While the demand of a sovereign global state appears very difficult realistically, questions on the operational framework of global justice seem impossible to address to “transcendalists” (applicable to Rawls and Hobbes in Amartya Sen’s views), who theoretically argue for a perfect outcome and process for justice in a given setting.
The maximization of interest for a nation-state (on which most political theories are based) governs as a rational, primary locus of political legitimacy and the pursuit of justice. When we are faced with the question of collective action on a global scale facilitated in a mutually cooperative way, it remains quite unclear what could then play a comparable role.
It would be pertinent here to exclude the issue attached with the universality of certain basic human rights (or some form of minimal humanitarian standards) in the context of international criminal law–or even international trade laws where we have seen how international cooperation and recognition work better and are more visible.
The issues that remain unaddressed and may be more pertinent to concerns similar to the one raised here include the relationship between justice and sovereignty and the limited scope of equality as a demand of justice.
This is the premise of Thomas Nagel’s work where he identifies these as key problems in his study. According to Nagel (2005), the link between justice and sovereignty depends on “the coordinated conduct of large numbers of people, which cannot be achieved without a law backed up by a monopoly of force.” And, perhaps, countries (like US, Europe, India, Japan) that have a responsibility to ensure peace prevails need to reflect more on this.
Collective Self-Interest is difficult to be realized by an independently motivated self-interested state of individuals unless each state has some form of assurance that others will conform if it does. And, that assurance, as Nagel presents in his thesis, requires the external incentive provided by the sovereign, who sees to it that individual and collective self-interest coincide.
At least among sizable populations, it cannot be provided by voluntary conventions supported solely by the mutual recognition of a common interest or consent.
Even the first principles of basic economics argues that, in a given suitable environment, a rational individual or a collective homogeneous group (of like-minded individuals) may seek to maximize his or her or its own interests vis-à-vis the others, unless incentivized or deterred in any way (by law or practice) to act in some form of an alternative preference, where the other group’s interest takes precedence over one’s own.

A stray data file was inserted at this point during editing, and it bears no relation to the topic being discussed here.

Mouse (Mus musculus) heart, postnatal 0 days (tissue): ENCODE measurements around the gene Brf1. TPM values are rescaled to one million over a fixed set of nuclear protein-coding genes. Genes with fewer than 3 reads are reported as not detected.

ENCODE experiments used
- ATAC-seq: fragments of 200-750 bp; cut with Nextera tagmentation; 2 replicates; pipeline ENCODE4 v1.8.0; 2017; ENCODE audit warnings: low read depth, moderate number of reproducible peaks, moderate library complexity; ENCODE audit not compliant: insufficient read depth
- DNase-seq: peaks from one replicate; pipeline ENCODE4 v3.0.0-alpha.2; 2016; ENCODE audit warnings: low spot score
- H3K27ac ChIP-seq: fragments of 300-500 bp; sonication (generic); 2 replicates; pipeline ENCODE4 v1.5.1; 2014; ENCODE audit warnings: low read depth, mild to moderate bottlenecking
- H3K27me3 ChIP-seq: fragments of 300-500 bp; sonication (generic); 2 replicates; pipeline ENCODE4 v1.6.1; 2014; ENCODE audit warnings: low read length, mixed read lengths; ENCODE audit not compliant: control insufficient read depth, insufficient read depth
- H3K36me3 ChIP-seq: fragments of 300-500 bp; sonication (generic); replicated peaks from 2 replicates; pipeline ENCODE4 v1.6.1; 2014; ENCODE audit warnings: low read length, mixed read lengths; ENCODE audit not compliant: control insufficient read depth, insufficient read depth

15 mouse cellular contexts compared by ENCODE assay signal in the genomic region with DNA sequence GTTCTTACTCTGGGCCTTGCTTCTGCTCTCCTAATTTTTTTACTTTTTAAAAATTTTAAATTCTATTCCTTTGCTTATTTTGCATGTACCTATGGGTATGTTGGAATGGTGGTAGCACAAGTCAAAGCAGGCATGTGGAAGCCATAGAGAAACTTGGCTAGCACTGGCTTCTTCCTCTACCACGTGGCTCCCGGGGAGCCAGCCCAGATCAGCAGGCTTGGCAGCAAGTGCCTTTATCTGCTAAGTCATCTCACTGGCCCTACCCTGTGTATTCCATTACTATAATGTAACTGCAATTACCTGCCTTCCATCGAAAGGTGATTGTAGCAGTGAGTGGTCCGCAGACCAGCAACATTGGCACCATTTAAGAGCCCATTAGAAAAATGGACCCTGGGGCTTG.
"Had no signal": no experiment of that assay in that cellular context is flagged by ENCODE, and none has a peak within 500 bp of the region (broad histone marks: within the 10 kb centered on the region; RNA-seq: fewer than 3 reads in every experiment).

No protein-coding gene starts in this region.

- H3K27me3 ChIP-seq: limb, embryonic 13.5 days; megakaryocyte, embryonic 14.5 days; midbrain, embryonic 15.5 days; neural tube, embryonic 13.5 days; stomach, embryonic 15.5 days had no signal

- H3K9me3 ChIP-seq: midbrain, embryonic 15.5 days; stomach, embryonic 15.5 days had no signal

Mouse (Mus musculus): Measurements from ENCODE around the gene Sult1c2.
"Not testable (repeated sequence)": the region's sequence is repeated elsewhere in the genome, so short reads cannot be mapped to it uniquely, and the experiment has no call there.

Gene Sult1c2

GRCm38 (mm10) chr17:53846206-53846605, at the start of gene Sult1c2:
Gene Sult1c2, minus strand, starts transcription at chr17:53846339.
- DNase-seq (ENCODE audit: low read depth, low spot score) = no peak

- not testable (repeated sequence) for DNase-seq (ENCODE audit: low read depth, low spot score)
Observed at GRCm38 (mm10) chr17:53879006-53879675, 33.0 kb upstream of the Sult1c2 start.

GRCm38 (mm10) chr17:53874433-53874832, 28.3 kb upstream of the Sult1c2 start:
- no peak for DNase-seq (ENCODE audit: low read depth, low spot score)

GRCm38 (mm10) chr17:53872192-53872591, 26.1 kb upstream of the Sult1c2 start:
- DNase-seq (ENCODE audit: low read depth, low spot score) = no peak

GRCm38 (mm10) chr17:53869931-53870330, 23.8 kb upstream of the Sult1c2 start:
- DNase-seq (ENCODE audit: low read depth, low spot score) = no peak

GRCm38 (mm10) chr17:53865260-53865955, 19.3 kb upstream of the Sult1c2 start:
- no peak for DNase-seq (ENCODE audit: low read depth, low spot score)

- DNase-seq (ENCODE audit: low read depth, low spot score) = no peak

Thus, in moving towards the dominant and most revered path of transcendental justice (that Rawls and Hobbes envisage in their theories of global justice), it is critical to develop (new) institutions or at least reform existing international institutional arrangements in a way where strong incentives and sanctions are used as powerful tools for generating consent among mutually affected members unless a universal vision for a global state is created (which I think is not a possibility to realize).
For now, what we are witnessing is an apathetic outlook by those who are okay in seeing their neighborhood burn and may do everything from preventing the fire to reach them-which is an allusion in a deeply entwine geopolitical and geoeconomic world order.
The author is Professor of Economics and Director, Centre for New Economics Studies, O.P. Jindal Global University. He is an Honorary Fellow at Birkbeck College, University of London, and a Visiting Professor of Economics at the School of International Development and Global Studies, University of Ottawa, Canada, and at Stellenbosch University, South Africa.